Methane transport capacity of rice plants. II. Variations among different rice cultivars and relationship with morphological characteristics. uri icon

abstract

  • Of the total methane (CH4) emitted from a rice field during the growing season 60-90% is emitted through the rice plants. We determined the methane transport capacity (MTC) of rice plants at different physiological growth stages using an automatic measuring system under greenhouse conditions. A total of 12 cultivars (10 inbred varieties and 2 hybrids) were studied in sets of two experiments and was distinguished into three groups according to the patterns of MTC development. MTC is generally increasing from seedling stage to panicle initiation (PI), but differs in the development from PI to maturity. While the hybrid showed a gradual increase in MTC, the inbred cultivars showed either minor changes in MTC or a drastic decrease from flowering to maturity. Among tall cultivars, Dular showed the highest MTC, followed by B40; the lowest MTC was found in Intan. High-yielding dwarf cultivars showed MTC in the descending order of IR72 > IR52 > IR64 > PSBRc 20. New plant type cultivars showed very low MTC with IR65600 exhibiting the smallest MTC at PI, flowering, and maturity. Hybrids (Magat and APHR 2) showed the largest MTC that continued to increased with plant growth. The MTC patterns were attributed to growth parameters and the development of morphological characteristics of the aerenchyma. These results suggest that in tall, dwarf, and NPT cultivars, increase in root or aboveground biomass during initial growth determines a corresponding increase in MTC. Once aerenchyma has fully developed, further increase in plant biomass would not influence MTC. However, in the case of hybrids, a positive relationship of MTC with root + shoot biomass (r = 0.672, p greater than or equal to 0.05) and a total plant biomass including grain (r = 0.849, p greater than or equal to 0.01) indicate continuous development of aerenchyma with plant growth, resulting in enhanced MTC. In all cultivars, tiller number, but not height, was linearly related to MTC, indicating that the number of outlets/channels rather than plant size/biomass determines the transport of CH4. These results clearly demonstrate that rice cultivars differ significantly in MTC. Therefore, the use of high-yielding cultivars with low MTC (for example, PSBRc 20, IR65598, and IR65600) could be an economically feasible, environmentally sound, and promising approach to mitigate CH4 emissions from rice fields.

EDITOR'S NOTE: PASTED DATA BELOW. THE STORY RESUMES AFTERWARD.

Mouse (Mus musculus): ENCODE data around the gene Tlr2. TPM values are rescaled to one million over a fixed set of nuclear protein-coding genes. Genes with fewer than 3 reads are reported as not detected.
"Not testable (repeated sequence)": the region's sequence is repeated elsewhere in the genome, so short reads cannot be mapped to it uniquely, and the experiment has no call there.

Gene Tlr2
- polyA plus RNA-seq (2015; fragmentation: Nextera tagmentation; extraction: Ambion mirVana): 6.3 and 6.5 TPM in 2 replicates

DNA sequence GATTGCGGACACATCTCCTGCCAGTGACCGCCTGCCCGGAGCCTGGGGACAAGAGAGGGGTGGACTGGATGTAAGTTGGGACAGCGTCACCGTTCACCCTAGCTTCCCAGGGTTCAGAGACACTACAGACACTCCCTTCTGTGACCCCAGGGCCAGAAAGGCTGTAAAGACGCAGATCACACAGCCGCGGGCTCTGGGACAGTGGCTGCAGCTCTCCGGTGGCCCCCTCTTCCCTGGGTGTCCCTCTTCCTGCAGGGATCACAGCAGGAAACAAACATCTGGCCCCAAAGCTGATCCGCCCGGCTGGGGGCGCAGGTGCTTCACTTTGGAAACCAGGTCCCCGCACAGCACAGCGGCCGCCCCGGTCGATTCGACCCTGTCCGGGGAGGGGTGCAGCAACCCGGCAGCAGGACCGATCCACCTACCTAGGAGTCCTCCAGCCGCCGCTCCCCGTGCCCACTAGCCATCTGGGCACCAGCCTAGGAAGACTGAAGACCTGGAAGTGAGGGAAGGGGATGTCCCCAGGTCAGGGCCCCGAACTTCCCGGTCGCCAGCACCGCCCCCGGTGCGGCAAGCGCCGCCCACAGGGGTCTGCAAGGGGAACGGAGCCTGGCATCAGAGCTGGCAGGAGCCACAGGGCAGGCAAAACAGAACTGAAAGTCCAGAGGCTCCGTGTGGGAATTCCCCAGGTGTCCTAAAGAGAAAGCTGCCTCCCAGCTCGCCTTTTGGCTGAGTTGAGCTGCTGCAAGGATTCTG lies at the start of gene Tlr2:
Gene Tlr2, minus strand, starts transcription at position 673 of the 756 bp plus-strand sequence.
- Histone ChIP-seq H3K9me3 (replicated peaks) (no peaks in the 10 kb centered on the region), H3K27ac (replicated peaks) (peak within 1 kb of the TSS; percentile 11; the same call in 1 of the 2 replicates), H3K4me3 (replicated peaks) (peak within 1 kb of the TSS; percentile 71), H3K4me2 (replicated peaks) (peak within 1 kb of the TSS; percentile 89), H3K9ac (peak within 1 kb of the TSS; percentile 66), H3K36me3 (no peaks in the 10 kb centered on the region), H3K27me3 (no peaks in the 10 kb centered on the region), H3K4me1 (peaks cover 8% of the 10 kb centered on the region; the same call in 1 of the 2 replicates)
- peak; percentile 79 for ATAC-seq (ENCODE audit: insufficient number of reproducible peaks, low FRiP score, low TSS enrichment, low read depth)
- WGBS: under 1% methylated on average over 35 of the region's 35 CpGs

publication date

  • 2000
  • 2000